The other day, a very nice lady called Anna Richland who writes for a blog called “Dammed Scribbling Women” wrote a response to one of my posts in which she asked why there were so few literary paleontologists. The question was a follow-up from this post on DSW. If you scroll down you’ll see that Jerry Harris has made a pretty good stab at some reasons why this might be (I particularly like the “Grizzly Adams” hypothesis). Initially (and rather glibly) I commented that I’d never met a sexy paleontologist, and I will hold fast to this contention, but on reflection I decided that Anna’s question deserved better than that. So here are a few thoughts.

“His heart racing, he tore the fossil from the dirt with his bare hands”

Science is a methodical process – exciting as the results may be, the process by which we arrive at them is long and often tortuous. As I’ve discussed before, paleontology may give the superficial appearance of being easier than lab science, but in its own way it’s just as exacting. The problem is that methodical is the polar opposite of sexy. Sexy people are impulsive, unpredictable, and passionate. I’m sure there are some scientists that are like this outside of the workplace (although honestly, after over 20 years in science of one form or another I’m struggling to think of any) but you won’t last long in any scientific career by being careless or impatient.

Take, for example, Roy Chapman Andrews, the Indiana-like leader of the AMNH’s Central Asiatic Expeditions. If you had to come up with a sexy paleontologist, RCA would be your man; hat at a rakish angle, clutching a pistol, and off to do battle with fiendish Mongolian bandits. The only problem was that, by his own admission, he was hopelessly unsuited to the actual business of being a paleontologist, which is the patient excavation of fossils. He was more likely to reach for a pickax than a brush and needle, and was actually forbidden by his own staff from going anywhere near the fossils. The real paleontological discoveries of the CAE were made by his chief paleontologist, Walter Granger, who whatever his other merits could never be described as “sexy.”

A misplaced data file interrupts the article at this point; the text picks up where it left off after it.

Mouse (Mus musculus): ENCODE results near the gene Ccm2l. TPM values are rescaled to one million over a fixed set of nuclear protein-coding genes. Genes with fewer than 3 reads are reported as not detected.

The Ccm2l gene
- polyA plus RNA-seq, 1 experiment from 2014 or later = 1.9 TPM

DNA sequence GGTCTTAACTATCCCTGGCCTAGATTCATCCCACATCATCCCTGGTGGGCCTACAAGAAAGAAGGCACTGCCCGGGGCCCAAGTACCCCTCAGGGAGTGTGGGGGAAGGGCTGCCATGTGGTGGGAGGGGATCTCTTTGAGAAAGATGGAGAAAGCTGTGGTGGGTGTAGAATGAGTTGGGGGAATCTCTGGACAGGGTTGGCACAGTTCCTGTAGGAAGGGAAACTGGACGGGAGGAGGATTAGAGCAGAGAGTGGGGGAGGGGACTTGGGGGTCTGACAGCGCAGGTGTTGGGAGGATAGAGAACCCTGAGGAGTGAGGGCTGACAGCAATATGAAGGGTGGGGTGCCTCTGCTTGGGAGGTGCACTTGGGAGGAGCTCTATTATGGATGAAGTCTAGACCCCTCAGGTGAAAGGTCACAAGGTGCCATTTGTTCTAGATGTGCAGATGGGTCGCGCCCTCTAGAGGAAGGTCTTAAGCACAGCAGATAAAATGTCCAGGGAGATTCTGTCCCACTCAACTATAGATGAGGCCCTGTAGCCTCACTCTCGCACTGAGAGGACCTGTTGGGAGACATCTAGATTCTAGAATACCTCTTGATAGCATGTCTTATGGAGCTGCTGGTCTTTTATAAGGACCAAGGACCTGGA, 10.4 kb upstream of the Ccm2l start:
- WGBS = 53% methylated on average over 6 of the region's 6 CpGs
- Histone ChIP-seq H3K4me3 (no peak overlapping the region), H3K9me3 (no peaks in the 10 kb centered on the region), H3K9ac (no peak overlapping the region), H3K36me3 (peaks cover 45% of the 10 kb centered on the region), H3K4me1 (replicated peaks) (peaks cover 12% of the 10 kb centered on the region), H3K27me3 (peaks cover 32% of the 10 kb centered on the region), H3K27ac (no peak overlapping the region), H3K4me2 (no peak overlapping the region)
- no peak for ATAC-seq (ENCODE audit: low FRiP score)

“My God,” she gasped, “You’ve consolidated that fossil using a cyanoacrylate! Don’t you know the accelerators for that are highly unstable?”

An old adage of mine (often told to staff who are panicking because they’ve dropped something or inadvertently issued a duplicate catalog number) is that nobody dies when we screw up. That puts paleontologists in stark contrast to the doctors, pilots, soldiers, and explorers that make up many of the protaganists of romantic fiction. There are certainly some fields of science where horrible death is a possibility – working in a Biosafety Level 4 containment lab, for example – but the only paleontologists that I know of who’ve died on the job are a guy who was crushed when he undercut a cliff too far in pursuit of a mammoth skeleton, and Hugh Strickland, a Victorian paleontologist who in 1853 was hit by a train while examining geological strata in a railway cutting.

Of course, it would be far more exciting if you ran the risk of being eaten by the subjects of your research. This is why field biologists rank higher than paleontologists on the ladder of sexy fictional scientists. To get around this you have to play fast and loose with either the laws of space and time (Primeval) or genetics (Jurassic Park).